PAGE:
STAMFORD, Conn. — When was the last time you entered a room and checked for the nearest emergency exits? Stamford Public Schools are trying to get people to do just that to be more aware of their surroundings, especially after the shooting in Newtown, a school security official said Monday night.
The school district has also increased training on security issues, and safety drills to prepare students and teachers for emergencies are being taken more seriously, John Perrotta, director of safety and security for the district, said at a community meeting at First Presbyterian Church.
Stamford has launched a task force to check each school to see where security can be tightened without hurting student productivity, said Ted Jankowski, city director of public safety, health and wellness. Police officers in every school are not the answer, he said. Not only is it not affordable for the city, he said, but also one officer may not have been able to stop the Sandy Hook Elementary School shooting.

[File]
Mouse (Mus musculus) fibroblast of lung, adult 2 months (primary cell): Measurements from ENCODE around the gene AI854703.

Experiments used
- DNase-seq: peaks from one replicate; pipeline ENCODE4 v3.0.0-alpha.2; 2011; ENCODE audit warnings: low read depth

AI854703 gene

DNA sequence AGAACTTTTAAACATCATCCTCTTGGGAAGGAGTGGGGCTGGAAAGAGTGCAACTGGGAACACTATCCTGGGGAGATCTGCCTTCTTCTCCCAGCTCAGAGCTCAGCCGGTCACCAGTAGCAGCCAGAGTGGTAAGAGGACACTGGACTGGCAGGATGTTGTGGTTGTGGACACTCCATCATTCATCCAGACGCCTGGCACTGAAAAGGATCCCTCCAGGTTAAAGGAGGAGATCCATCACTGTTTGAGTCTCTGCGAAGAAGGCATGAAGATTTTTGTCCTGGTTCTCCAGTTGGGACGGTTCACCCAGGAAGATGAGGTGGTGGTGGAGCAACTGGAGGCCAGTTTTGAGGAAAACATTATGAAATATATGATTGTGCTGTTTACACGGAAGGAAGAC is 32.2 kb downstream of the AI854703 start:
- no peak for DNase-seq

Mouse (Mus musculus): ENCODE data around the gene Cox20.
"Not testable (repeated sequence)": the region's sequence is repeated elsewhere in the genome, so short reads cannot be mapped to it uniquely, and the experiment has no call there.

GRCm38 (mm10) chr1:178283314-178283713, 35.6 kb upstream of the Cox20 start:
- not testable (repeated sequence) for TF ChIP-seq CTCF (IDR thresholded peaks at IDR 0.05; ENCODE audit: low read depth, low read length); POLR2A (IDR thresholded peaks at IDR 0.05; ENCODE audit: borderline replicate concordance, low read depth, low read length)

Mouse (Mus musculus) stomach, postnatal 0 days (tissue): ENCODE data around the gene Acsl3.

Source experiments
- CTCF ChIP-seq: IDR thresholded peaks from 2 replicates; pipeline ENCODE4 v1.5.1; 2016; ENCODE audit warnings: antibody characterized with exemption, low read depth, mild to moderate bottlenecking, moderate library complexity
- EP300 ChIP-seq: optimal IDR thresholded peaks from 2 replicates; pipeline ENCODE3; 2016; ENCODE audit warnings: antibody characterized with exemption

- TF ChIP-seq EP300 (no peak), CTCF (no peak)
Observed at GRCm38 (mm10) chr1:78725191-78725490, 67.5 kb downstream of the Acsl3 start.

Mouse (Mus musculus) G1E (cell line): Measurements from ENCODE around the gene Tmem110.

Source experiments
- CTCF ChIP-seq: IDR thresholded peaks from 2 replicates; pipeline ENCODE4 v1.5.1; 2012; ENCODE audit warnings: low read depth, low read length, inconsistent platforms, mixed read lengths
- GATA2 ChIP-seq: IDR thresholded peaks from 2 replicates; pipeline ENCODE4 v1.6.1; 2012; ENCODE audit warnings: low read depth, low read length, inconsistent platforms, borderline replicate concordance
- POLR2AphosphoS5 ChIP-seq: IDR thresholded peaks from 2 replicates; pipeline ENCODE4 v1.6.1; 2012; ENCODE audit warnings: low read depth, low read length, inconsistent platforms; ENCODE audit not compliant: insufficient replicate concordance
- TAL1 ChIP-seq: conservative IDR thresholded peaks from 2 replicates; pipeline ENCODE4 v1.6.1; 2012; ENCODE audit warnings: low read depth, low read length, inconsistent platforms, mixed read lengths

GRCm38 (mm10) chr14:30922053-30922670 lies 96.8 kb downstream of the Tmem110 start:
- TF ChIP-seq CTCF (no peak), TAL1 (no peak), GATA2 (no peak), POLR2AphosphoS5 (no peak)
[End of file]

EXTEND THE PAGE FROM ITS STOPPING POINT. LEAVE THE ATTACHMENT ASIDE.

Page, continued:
“We don’t want to make (schools) fortresses,” Jankowski said.
As the schools look for ways to be more secure, Superintendent Winifred Hamilton said other people need to help as well by caring for something beyond themselves, committing to a plan of action and standing together as a community.
“It’s not going to happen if each and every one of us don’t get involved,” Hamilton said.
The Monday event was held for city officials to explain how schools are being made safer, as well as to provide resources to parents and others on how to get help for kids dealing with trauma and other mental health issues.
“We need to be a community that stands up and stands together,” said the Rev. Kate Heichler, executive director of the Interfaith Council of Southwestern Connecticut, one of the sponsoring organizations. People need to live in faith and love, not in fear of change, she said.
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